19 Karen Heizer, made many failed attempts to speak with Rivenburg between the summer of 2018 and Rivenburg's death. Heizer said that when she tried to visit Riverburg's home, Bridget refused to let her in, claiming Rivenburg "wasn't of right mind" and "couldn't handle visitors." While Austin was in town in early 2018, he and Bridget asked Rivenburg's long-time tenant farmer to continue overseeing operations for at least another year. However, once Austin left town, Bridget fired the tenant and refused to let him speak with Rivenburg personally. The tenant testified that when Bridget terminated his services, he was owed several thousand dollars for past work. When he tried to visit Rivenburg to at least settle the debt, Bridget ordered her mother to stay in the house. In a similar vein, there was evidence that Bridget attempted to distort the narrative about Austin's relationship with their mother when Bridget spoke to those outside the family. For example, Karen Heizer testified that after Rivenburg's funeral, Bridget commented that her mother "hated" Austin. Yet a hospice worker, who attended to Rivenburg in her last months, said Rivenburg talked about Austin a lot and was proud of him.
20 In December 2018, a few months after the will was changed, Bridget contacted Rivenburg's life insurance agent about changing the beneficiary designation on her mother's life insurance policy. The change that was made named Bridget as sole beneficiary, and Bridget's son as contingent beneficiary. Austin testified that his mother's signature on the form appeared to be in his sister's handwriting. In 2012, Bridget signed Austin's name to obtain a guardian's bond in reference to their father. Austin claimed she did not have his permission to do this; Bridget claimed that she did. As administrator of their father's estate, Bridget transferred title to a truck their father owned to herself, rather than to their mother as she and Austin discussed.
21 Gay v. Hartford Underwriters Ins. Co., 1995 OK 97, ¶ 12, 904 P.2d 83 ("If an order sustaining defendant's demurrer to plaintiff's evidence is found to be against the clear weight of the evidence, equity affords the defendant an opportunity to present evidence"). See also Ellis, Oklahoma Appellate Practice § 15:166 ("[W]here the procedural posture requires further proceedings a remand will be necessary. For example, the appellate court cannot render a judgment the trial court should have rendered if a party was deprived of a required opportunity to present its evidence before the trial court" (footnotes omitted)).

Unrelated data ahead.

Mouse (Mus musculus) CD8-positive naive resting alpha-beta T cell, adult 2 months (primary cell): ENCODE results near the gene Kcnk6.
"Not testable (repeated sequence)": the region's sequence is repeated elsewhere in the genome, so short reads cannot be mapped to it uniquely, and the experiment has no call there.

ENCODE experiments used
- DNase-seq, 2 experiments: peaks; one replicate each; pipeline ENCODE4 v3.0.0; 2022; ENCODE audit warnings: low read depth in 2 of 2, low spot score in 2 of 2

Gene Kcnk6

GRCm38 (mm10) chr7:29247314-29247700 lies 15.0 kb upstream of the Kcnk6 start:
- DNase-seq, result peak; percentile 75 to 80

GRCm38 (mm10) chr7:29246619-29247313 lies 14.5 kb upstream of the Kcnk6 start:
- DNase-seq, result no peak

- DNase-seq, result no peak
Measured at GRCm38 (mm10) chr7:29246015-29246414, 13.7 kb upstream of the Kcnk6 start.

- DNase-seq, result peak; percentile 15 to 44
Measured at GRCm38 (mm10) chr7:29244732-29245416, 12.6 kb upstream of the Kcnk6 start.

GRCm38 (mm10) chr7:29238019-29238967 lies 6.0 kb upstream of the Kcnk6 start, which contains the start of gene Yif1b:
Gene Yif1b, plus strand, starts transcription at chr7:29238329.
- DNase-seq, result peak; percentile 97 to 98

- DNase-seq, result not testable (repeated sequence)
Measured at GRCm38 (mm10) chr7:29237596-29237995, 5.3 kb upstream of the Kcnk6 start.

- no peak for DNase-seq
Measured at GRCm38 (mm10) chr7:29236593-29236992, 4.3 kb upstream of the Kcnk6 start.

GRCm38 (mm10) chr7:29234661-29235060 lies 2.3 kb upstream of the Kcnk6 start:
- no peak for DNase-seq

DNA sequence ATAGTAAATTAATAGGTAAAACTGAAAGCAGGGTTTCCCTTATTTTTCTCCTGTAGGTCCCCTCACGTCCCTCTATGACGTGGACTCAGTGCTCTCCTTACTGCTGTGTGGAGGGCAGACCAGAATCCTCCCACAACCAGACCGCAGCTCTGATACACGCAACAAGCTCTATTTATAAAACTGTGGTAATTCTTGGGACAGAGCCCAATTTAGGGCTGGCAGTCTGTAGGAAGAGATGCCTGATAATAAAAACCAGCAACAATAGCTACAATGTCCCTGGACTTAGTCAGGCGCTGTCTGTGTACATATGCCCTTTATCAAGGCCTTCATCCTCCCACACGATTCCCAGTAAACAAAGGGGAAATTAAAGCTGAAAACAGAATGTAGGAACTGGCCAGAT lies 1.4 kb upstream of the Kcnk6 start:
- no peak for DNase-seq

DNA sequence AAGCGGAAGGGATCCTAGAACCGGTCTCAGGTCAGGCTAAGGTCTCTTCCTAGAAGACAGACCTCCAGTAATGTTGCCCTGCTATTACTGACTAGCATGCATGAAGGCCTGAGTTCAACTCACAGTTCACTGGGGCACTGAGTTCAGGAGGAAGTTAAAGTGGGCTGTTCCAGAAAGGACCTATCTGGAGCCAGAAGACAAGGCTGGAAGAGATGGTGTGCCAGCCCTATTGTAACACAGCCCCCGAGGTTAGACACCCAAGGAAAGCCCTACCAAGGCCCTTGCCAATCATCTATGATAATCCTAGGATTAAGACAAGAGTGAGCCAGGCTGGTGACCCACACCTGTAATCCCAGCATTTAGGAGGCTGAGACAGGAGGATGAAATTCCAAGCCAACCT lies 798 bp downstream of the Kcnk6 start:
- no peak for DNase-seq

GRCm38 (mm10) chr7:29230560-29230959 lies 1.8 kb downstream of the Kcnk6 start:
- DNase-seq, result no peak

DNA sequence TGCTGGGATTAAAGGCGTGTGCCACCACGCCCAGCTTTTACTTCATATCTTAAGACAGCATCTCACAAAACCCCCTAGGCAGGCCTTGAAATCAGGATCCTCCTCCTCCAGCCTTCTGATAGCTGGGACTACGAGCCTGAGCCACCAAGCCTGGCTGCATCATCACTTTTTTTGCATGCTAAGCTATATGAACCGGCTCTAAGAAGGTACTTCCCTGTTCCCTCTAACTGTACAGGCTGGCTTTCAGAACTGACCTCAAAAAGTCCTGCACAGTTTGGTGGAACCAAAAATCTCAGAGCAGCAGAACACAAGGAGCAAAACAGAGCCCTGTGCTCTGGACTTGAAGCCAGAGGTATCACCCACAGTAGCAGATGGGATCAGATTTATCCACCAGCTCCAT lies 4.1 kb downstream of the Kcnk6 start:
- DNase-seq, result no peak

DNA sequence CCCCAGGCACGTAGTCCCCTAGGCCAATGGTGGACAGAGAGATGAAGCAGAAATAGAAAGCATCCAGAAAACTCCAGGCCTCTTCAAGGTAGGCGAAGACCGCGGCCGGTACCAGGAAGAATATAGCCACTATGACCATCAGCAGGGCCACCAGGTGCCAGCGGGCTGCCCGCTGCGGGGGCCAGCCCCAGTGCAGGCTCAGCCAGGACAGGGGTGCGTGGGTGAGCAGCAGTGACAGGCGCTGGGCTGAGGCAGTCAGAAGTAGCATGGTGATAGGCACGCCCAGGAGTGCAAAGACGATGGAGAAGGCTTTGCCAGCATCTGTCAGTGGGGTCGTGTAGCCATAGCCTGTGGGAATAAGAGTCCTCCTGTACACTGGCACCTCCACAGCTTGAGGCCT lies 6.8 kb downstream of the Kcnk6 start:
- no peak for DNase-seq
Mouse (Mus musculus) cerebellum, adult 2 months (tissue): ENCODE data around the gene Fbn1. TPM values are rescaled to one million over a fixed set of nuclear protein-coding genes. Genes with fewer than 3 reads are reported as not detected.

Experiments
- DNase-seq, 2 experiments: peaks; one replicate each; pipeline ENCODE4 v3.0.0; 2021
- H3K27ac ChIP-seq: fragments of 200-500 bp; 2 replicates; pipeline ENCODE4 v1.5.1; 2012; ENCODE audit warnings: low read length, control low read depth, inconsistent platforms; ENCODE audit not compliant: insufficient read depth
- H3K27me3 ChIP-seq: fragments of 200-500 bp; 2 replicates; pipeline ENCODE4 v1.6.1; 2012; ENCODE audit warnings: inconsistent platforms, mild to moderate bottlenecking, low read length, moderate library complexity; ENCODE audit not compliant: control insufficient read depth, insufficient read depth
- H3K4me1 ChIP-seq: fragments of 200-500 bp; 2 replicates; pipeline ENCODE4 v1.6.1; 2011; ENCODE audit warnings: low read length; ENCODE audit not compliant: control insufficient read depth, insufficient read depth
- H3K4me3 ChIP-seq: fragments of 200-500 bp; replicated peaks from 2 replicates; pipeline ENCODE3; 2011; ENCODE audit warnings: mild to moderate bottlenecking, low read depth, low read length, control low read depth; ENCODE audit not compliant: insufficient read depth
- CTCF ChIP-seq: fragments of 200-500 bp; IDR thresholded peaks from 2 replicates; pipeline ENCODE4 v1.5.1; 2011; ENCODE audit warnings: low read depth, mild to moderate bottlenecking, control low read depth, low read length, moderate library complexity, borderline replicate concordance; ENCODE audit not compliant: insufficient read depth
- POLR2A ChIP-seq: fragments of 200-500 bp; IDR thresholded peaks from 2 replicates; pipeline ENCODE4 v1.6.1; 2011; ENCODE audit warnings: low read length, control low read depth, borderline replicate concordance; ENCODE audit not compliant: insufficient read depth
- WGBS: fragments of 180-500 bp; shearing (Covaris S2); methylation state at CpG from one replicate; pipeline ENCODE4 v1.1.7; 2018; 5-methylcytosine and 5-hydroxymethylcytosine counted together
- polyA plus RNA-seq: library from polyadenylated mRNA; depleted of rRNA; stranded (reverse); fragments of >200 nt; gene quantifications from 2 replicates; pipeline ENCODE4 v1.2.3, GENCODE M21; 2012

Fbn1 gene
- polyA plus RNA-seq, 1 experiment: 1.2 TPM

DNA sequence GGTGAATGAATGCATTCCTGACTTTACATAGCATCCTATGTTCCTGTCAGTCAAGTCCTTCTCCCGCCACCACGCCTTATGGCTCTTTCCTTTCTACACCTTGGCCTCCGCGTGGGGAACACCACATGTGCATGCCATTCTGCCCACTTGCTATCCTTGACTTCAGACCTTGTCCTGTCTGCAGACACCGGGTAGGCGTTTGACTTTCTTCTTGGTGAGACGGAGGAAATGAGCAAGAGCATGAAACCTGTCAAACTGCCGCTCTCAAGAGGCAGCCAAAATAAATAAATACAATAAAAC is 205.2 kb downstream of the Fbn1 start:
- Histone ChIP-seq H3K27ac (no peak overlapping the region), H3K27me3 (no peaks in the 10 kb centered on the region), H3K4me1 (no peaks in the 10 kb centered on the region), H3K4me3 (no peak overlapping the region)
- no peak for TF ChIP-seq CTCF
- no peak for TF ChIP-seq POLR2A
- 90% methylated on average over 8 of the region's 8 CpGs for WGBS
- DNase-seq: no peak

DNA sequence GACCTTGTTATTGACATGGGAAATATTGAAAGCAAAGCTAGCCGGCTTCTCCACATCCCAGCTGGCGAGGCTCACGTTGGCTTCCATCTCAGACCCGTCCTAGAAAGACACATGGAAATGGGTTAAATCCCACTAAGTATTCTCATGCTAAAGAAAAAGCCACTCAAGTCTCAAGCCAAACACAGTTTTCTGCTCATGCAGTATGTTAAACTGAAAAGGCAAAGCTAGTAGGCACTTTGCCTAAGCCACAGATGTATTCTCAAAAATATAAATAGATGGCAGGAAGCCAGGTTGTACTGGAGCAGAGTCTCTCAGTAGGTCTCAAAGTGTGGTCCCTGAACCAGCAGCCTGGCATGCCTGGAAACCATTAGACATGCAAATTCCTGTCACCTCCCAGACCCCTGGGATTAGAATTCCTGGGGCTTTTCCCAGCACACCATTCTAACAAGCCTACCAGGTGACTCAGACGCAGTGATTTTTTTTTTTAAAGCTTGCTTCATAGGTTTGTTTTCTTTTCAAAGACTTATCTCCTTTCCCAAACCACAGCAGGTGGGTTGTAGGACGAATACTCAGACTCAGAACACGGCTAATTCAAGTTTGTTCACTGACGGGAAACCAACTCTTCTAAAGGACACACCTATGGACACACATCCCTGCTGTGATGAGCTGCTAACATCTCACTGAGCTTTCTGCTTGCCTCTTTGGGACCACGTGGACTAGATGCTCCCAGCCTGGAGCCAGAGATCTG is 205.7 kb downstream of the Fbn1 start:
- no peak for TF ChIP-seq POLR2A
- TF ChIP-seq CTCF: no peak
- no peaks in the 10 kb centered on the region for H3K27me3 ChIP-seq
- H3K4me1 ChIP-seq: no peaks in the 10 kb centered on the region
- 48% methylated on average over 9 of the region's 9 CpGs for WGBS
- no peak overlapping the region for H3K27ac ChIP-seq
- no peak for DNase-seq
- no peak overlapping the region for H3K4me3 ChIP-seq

C.J. Kane, with whom Combs, J. joins, concurring:
¶1 I concur with the opinion but write separately to elaborate upon the statutory procedure for a ward to execute a last will and testament. See 84 O.S. § 41.
¶2 The Court of Civil Appeals made the following observation in their opinion: "The fact Velda Rivenburg signed the 2018 Will before a judge and without her daughter being present either at the attorney meeting or in court is compelling evidence that Appellee was not part of the will drafting process." While the absence of the daughter may have been compelling evidence, I write to emphasize that execution of the will in front of the judge was not compelling evidence. In fact, subsection B of the statute provides:The appointment of a guardian or a conservator does not prohibit a person from disposing of his estate, real and personal, by will; provided, that when any person subject to a guardianship or conservatorship shall dispose of such estate by will, such will must be subscribed and acknowledged in the presence of a judge of the district court. The judge before whom the will is subscribed and acknowledged shall attest to the execution of the will but shall have neither the duty nor the authority to approve or disapprove the contents of the will. Subscribing and acknowledging such will before a judge shall not render such will valid if it would otherwise be invalid.
84 O.S. § 41(B) (emphasis added).
¶3 Hence, execution in front of a Judge of the District Court was statutorily required, but not compelling evidence.